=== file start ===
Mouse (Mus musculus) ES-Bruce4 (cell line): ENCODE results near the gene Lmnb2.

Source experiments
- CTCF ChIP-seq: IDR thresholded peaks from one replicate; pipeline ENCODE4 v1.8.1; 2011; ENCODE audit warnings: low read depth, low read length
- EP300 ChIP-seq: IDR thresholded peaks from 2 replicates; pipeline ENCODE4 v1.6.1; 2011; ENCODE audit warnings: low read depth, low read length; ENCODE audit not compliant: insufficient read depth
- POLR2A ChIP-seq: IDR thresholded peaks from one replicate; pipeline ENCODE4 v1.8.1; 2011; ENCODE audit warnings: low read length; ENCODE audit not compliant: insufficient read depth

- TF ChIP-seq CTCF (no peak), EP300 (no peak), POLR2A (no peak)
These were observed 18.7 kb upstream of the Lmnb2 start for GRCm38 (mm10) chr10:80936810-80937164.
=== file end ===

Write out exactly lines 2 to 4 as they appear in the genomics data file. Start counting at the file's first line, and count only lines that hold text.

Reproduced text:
Source experiments
- CTCF ChIP-seq: IDR thresholded peaks from one replicate; pipeline ENCODE4 v1.8.1; 2011; ENCODE audit warnings: low read depth, low read length
- EP300 ChIP-seq: IDR thresholded peaks from 2 replicates; pipeline ENCODE4 v1.6.1; 2011; ENCODE audit warnings: low read depth, low read length; ENCODE audit not compliant: insufficient read depth